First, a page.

I imagine this conversation with Boris Johnson.
It’s going to make us poorer, you know. Yeah, I know, says Johnson when his truth gene is twitching.
Weaker in the world too. For sure.
We could be talking economic meltdown. Yeah, I guess.
These imaginary trade deals can not really compensate for pulling out of the biggest market on earth, you know. No, I guess not.
You’ve seen the value of the pound fall, right? You know that is what the world thinks will happen to our economy. Right. Oh well.
When we had the referendum, we knew little about what Brexit Britain would look like. Now we are beginning to know more. The pound. Rising prices. The falling standing in the world. The investors making plans to move. The Irish border question unresolved. The rights of millions uncertain. The most complex negotiations imaginable in the hands of a Cabinet incapable of meeting for five minutes without splurging their differences through the media to the other side of the negotiating table.
The referendum asked people to take a leap in the dark. The lights are now beginning to come on.
As for Labour’s leaders – and to be honest I don’t know if Jeremy Corbyn and John McDonnell would be in the eight out of ten or the two out of ten – great he got so many young people to vote. But those young people need and want an opposition to fight hard Brexit not let the Tories off the hook. Two PMQs since the summer. Twelve questions. None on Brexit.
What does a ‘jobs first Brexit’ even mean, if the economy tanks as a result?
And the reason I find it hard to swallow the Corbyn Kool-Aid is that he showed in the election he knows how to campaign – so why did he go Absent Without Leadership during the referendum? It wasn’t just lack of effort, but a long-held dislike of the EU. But then, they should also honestly admit that a post-Brexit economy will be unable to deliver even a fraction of their grand manifesto promises. And who are our allies going to be if we walk away from countries where at least social democratic values run deep, even if the right currently holds more power than the left? Trump’s America? Putin’s Russia? The Commonwealth? We all love Canada and Australia but our proportion of trade with them is tiny. India and China? Good for trade but there will be strings attached, not least more visas for their citizens. What happens to immigration concerns then?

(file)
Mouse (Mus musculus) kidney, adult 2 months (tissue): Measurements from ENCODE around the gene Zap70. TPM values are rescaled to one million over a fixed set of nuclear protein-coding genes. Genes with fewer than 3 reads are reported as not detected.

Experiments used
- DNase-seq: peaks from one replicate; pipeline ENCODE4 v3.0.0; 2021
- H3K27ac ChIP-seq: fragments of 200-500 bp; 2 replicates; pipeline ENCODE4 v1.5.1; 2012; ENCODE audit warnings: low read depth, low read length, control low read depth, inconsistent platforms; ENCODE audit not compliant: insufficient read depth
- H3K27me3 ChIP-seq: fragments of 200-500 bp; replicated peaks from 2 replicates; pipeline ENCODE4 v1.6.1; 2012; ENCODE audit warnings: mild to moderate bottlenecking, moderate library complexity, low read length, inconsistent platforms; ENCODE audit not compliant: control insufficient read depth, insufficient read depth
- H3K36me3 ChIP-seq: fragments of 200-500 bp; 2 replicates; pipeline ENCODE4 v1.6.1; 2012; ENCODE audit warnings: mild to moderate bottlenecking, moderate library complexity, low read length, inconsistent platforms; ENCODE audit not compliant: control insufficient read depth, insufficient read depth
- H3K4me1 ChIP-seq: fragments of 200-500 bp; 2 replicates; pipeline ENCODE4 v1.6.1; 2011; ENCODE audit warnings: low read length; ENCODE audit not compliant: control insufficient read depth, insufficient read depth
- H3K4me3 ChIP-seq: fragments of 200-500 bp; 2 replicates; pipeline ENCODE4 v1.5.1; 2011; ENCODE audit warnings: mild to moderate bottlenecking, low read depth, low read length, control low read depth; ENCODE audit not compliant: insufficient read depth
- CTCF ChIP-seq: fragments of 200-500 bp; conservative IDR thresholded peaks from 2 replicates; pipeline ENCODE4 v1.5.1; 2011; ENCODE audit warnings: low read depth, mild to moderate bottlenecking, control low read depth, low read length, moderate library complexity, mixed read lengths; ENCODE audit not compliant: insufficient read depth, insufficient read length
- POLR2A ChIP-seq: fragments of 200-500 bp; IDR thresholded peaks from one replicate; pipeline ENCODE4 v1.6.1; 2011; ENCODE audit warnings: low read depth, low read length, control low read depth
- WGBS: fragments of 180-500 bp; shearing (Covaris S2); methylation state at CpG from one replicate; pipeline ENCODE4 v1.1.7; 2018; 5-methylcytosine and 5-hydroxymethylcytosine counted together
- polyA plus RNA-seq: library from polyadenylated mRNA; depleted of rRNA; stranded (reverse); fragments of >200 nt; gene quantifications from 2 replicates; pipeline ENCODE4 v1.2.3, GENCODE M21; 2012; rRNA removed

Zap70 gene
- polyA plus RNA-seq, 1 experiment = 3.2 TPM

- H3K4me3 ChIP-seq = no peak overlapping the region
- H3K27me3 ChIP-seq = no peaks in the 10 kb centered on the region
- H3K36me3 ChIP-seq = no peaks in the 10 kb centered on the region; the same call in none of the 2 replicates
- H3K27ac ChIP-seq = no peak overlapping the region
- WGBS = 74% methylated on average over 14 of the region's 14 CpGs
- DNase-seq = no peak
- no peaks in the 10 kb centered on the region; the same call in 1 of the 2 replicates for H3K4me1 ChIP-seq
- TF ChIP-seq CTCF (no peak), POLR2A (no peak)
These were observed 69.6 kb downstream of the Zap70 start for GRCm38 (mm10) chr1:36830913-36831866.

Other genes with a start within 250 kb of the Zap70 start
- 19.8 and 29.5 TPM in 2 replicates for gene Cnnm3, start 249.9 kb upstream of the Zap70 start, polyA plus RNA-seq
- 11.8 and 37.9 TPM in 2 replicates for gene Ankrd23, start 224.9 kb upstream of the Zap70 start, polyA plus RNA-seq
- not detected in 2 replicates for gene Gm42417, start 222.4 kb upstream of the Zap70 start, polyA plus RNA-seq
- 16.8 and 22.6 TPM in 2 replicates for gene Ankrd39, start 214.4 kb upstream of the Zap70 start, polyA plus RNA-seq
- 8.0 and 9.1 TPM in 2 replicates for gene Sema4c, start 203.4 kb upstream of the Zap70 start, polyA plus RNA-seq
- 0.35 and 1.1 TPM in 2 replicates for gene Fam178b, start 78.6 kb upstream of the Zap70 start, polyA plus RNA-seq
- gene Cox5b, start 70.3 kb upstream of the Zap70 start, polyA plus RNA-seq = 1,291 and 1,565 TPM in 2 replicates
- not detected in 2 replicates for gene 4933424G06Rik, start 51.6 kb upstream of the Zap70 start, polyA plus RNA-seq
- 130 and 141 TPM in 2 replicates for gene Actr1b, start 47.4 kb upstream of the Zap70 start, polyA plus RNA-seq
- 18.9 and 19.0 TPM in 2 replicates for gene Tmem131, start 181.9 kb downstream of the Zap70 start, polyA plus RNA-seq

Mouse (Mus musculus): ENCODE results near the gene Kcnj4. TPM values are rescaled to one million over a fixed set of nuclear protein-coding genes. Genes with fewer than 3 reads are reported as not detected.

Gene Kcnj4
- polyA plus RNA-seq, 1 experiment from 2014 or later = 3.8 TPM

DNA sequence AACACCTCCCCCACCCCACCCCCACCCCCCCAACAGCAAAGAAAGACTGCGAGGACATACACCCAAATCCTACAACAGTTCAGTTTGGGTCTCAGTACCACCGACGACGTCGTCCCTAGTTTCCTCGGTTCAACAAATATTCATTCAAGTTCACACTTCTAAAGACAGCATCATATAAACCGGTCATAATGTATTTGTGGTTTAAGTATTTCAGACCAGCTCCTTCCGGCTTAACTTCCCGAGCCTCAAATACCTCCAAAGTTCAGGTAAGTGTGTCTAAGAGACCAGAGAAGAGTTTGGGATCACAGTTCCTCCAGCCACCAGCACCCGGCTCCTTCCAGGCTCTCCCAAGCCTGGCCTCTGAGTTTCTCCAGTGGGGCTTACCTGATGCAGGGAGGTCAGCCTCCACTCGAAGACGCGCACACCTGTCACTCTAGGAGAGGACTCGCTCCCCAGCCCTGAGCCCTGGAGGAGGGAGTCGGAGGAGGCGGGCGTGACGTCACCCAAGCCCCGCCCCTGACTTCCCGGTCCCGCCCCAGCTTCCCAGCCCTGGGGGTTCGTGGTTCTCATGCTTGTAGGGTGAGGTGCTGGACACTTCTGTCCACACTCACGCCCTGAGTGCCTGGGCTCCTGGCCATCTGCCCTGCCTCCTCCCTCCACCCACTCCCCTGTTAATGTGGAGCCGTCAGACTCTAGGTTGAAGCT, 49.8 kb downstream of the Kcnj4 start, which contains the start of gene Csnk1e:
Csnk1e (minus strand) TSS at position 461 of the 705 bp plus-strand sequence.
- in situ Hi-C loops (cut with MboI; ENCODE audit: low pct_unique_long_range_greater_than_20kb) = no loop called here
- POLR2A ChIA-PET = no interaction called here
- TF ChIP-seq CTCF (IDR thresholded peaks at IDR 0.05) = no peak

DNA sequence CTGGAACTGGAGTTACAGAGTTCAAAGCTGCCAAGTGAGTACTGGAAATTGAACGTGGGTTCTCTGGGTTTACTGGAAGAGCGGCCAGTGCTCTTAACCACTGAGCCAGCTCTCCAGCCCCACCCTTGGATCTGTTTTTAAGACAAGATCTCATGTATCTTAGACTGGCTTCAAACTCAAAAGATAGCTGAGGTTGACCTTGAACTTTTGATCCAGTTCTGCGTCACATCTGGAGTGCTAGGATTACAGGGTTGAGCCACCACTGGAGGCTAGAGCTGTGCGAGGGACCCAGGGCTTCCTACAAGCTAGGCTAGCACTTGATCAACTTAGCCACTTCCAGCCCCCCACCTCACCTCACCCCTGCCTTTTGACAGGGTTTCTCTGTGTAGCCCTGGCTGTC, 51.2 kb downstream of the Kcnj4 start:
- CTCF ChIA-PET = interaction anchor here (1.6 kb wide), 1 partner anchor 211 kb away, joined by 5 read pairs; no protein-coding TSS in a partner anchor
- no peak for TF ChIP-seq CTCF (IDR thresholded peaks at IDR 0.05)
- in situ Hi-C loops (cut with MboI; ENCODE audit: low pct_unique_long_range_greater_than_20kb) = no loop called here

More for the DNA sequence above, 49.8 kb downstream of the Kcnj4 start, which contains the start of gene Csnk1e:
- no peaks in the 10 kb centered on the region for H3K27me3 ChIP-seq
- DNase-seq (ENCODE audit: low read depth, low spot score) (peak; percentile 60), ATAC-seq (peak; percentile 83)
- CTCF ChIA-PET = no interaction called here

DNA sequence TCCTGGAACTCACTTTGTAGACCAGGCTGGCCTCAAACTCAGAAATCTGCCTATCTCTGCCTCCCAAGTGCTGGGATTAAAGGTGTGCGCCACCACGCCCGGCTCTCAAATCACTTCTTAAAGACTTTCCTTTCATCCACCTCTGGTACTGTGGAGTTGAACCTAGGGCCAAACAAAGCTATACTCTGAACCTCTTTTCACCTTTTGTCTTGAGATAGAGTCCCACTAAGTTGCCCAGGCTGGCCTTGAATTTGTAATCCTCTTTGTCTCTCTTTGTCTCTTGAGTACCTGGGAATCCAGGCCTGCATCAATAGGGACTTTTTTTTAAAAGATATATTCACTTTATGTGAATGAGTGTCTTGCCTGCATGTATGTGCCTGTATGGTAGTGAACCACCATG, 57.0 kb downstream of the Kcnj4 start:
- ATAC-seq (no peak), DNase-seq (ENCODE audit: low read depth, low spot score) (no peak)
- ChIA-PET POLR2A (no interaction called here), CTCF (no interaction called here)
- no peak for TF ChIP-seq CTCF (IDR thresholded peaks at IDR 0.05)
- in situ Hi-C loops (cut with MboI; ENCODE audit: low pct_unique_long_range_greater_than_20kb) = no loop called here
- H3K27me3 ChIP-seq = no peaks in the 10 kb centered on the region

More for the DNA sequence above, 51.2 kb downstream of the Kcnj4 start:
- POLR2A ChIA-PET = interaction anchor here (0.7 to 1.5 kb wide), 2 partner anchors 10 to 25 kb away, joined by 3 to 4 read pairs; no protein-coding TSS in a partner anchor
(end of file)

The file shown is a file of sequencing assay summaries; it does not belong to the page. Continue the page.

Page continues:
It is not just government and Opposition who are failing, however. So are all of us who have opposed this Brexit madness from the off. Losing the referendum. Project Fear beaten by Project Lies. No positive message. I know it’s crap but I will make it less crap.
Now not a day goes by that I don’t meet people, or get emails from people, saying ‘I want to do what I can to stop this, how do I help?’ The fact that there is no clear answer reflects badly on all of us. There is a mass of opposition to Brexit, yet precious little co-ordination, and certainly not the urgency it needs. It is all a bit People’s Front of Judea. A court case here, a march there; here a campaign group, there a campaign group, here a businessman with a cheque book, there another, and usually big ego to match the bank balance, so no, not if he is involved, not if she is involved, so round and round we go. Lots of different groupings, no real campaign … er, the clock is ticking.
I helped start up The New European, it’s doing OK, but we are the ones kidding ourselves if we think our sales can fight the Brextremist Lie Machine of the Mail, Sun, Express, Telegraph.